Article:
In 2003, the analysis was re-performed with three years of additional roughness data and revealed similar results to the 2001 research. Currently the Australian Road Research Board is investigating the use of roughness progression to assist in identifying under-performing pavements. Further improvements on the current methodology and future uses of actual pavement roughness progression are also discussed.

This study examined the tire surface friction on wet pavements with special focus on surface friction testers. Data and information were obtained from publications and private communication with worldwide specialists. In this report, potential relations between wet surface tire-to-ground friction and surface texture measurements are identified and analysed.

2002 - Denmark - Pavement Technology Project in Thailand
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The Pavement Technology Project (PTP) in Thailand was a three-year research project undertaken jointly by the Department of Highways and the Danish Road Directorate that commenced in 1999. The project had the overall objective of reducing the maintenance costs on the national road network by implementing Falling Weight Deflectometer Technology and developing and implementing analytical pavement analysis and design methods, based on pavement performance and by determining the structural properties of the road pavement materials tested in existing road pavements and in laboratory investigations.
Austroads, the association of Australian and New Zealand road transport authorities, therefore commissioned a study to look at the setting of minor risk breakpoints and the measurement allowances that should apply to the enforcement of mass limits. This report summarises the results of that study. The study considered Australian and overseas practices and analysed Australian vehicle axle mass statistical data in order to estimate the effects of changes to measurement allowances and breakpoints.
In October 2000, more than 120 transportation and planning officials gathered in California, for the Conference on Performance Measures to Improve Transportation Systems and Agency Operations. The objective of the conference was to bring together a group of government, academic, and business leaders who had experience in transportation systems performance measures and performance-based planning and programming.
The objective of this study was to develop models for predicting the cumulative number of load applications to the initiation of cracking for flexible pavements.
This document sets out a proposed procedure for performing Hit Rate analyses which compare pavement modelling outputs with the maintenance programme which is finally accepted, on a road network.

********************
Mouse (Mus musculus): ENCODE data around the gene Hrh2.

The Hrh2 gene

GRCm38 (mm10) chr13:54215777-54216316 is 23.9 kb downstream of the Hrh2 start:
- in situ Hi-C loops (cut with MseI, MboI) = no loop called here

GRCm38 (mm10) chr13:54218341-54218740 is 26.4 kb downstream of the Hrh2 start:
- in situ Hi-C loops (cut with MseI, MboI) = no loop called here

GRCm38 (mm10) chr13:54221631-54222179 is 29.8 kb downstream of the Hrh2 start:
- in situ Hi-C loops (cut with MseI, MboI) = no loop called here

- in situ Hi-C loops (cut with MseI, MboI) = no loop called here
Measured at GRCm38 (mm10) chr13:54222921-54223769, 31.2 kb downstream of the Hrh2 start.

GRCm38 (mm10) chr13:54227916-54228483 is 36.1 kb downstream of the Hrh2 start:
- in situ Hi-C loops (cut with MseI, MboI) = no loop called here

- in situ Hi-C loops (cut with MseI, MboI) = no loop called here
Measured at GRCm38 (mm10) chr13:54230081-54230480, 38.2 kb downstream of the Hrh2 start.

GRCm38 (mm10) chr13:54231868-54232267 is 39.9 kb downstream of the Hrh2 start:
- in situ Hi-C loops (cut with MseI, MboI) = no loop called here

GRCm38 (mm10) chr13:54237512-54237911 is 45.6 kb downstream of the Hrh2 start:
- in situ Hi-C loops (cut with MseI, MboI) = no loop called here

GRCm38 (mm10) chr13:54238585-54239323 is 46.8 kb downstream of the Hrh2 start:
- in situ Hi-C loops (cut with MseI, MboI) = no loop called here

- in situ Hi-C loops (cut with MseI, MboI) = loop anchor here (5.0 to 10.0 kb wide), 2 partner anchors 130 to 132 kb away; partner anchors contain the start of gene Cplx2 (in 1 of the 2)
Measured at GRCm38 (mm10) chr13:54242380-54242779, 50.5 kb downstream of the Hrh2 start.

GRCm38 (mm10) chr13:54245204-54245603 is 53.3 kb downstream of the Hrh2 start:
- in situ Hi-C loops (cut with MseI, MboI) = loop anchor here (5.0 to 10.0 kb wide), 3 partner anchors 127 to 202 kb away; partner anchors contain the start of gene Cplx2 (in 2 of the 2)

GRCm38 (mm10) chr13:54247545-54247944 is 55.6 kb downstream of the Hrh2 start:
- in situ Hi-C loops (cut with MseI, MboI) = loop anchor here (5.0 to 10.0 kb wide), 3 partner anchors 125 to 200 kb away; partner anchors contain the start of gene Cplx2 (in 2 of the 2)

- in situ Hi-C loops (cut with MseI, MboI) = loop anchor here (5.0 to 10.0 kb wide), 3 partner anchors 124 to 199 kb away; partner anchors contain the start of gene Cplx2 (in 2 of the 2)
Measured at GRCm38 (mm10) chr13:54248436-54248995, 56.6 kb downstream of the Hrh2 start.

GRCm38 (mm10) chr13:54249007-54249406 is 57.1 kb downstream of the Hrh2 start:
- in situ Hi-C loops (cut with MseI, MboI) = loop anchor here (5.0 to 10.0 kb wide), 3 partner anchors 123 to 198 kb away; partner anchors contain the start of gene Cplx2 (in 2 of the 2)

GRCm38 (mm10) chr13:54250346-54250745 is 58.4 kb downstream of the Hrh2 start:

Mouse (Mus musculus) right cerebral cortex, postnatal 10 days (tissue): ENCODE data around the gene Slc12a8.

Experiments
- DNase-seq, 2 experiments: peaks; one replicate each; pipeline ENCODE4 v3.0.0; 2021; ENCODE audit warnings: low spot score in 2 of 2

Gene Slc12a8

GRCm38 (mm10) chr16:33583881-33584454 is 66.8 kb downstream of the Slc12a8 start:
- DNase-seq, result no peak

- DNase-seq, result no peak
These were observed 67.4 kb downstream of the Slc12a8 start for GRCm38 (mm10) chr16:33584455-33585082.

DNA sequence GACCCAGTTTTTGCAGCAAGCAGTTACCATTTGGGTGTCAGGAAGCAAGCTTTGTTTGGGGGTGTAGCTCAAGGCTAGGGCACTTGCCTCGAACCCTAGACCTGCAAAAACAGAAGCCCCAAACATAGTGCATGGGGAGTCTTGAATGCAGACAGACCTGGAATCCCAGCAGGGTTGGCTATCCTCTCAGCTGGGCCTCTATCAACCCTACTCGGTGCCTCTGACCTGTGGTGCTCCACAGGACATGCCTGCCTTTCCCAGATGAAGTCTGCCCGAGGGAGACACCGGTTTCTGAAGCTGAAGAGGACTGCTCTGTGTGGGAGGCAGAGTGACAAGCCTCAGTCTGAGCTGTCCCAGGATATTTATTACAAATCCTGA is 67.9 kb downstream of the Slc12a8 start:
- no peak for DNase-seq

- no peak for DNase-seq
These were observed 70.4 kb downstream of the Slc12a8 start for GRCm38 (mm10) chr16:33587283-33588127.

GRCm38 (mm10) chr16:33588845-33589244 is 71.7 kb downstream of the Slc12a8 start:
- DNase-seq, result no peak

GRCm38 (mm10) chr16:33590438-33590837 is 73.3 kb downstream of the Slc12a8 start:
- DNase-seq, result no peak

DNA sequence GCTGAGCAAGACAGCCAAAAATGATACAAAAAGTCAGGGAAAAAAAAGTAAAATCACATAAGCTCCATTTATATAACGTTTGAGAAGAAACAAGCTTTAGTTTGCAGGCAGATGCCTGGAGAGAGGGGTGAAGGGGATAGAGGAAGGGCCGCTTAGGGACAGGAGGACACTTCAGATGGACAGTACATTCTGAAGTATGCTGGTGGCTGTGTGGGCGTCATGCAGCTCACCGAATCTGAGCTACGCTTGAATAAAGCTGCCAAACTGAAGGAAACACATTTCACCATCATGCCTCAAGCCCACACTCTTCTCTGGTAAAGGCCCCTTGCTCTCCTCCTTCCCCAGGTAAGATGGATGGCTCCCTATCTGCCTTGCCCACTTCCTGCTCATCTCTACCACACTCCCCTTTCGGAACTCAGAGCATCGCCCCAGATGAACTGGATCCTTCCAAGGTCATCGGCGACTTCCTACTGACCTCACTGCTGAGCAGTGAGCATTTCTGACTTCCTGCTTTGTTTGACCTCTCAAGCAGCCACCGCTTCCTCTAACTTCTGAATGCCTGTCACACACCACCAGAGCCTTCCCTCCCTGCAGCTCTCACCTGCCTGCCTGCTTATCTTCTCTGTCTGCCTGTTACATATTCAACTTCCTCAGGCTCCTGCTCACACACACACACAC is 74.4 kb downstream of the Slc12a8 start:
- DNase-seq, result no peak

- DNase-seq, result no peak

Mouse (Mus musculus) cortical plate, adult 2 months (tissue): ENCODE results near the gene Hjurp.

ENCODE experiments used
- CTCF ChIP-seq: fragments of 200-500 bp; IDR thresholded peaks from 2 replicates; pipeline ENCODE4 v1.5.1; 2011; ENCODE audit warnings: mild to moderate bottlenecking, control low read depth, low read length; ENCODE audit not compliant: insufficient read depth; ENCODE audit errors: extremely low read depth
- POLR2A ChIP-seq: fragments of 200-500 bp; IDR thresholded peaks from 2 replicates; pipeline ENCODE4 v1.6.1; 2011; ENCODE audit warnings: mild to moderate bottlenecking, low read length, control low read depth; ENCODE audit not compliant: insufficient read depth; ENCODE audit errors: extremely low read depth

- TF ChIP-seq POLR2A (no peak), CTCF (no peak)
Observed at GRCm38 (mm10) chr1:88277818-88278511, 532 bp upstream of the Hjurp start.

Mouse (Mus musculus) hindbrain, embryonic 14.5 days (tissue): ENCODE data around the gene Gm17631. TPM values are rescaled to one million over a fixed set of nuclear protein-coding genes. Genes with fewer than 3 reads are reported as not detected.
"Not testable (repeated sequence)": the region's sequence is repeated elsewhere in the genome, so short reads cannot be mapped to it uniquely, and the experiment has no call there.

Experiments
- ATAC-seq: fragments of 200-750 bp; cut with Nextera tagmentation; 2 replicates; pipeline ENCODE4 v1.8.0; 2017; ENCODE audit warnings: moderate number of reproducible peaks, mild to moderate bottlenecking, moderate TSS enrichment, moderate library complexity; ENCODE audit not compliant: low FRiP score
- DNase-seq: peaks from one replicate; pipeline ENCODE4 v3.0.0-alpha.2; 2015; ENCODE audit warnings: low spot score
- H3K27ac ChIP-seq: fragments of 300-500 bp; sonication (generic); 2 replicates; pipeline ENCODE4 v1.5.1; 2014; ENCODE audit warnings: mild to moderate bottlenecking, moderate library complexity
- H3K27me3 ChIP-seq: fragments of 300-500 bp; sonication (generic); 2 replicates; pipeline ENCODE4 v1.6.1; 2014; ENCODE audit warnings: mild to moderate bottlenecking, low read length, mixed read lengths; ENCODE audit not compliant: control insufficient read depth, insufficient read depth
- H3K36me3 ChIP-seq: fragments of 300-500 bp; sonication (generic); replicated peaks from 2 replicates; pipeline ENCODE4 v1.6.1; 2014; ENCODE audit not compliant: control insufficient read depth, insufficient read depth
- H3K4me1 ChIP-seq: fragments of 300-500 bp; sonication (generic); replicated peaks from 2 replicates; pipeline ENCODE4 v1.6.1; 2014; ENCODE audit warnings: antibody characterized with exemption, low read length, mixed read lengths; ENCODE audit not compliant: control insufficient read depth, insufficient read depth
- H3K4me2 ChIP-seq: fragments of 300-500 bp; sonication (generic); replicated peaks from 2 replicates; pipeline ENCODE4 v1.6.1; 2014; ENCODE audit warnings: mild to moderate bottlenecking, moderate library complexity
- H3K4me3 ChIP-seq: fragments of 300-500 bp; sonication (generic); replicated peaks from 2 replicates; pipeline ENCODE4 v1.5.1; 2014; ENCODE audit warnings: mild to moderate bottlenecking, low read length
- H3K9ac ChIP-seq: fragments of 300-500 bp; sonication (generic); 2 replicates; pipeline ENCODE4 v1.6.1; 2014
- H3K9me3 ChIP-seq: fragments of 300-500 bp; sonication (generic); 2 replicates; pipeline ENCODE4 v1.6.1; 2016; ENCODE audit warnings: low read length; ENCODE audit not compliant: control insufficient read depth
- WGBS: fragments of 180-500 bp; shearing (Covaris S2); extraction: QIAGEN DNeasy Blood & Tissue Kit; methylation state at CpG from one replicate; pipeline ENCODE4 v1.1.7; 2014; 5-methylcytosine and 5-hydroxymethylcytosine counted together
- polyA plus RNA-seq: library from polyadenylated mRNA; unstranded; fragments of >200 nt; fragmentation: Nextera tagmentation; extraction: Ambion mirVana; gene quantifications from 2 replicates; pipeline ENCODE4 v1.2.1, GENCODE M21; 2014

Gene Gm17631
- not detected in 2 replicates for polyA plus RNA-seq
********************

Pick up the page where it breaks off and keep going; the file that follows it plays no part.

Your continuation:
This paper describes the results of the annual surface measurements in the period from 1990-1999 made in Denmark. The main objective for establishing the test sections was to examine how the noise reduction behaviour of the test sections performs on long term. But also issues, such as general performance and winter maintenance of these types of pavements were studied. These parameters are of vital performance for the road users as friction and evenness can have significant influence on both safety and economic aspects for the road users.
The aim of this Report is to review the current state of knowledge on the use of pavement strength data at a road network planning level.

This report provides a literature review and subsequent list of research needs for investigation into pavement deterioration for Asset Management Modelling purposes. In particular, this report provides a review of the ‘,Roughness’, characteristic of road pavements and explains why this parameter is important in a pavement management context. Current world wide roughness modelling practices are reviewed and evaluated with recommendations given for the use of model types in a pavement management focused research effort, in order to provide realistic benefits to the pavement management industry, including government road agencies.

Report on study undertaken to estimate particle emissions from roads.
Paper on pilot study with the objective of developing improved mechanistic deterioration models for flexible pavements based on an accelerated full scale test on an instrumented pavement in the Danish Road Testing Machine. The paper describes in detail the data analysis and the resulting models for rutting, roughness, and a model for the plastic strain in the subgrade.
It is accepted that the term “structural cracking” incorporates both load and age effects and Greg Morisiuk has undertaken to produce a model form for crack progression that includes both these effects. The author was asked to examine the effects of maintenance surfacings on retarding crack initiation and the effect of previous cracking on the performance of the new surfacing.
Report on project on traffic volume and axle load data.
The Specific Pavement Studies include specially constructed pavements that will help develop better understanding of the effects on performance of a few targeted factors not widely covered in GPS and explore options for construction of new pavements, the application and maintenance treatments to existing pavements, and the rehabilitation of distressed pavements. This report summarizes the status of SPS as at June 1992.
This study deals with the impact of roughness-induced dynamic load on flexible pavement distress and performance.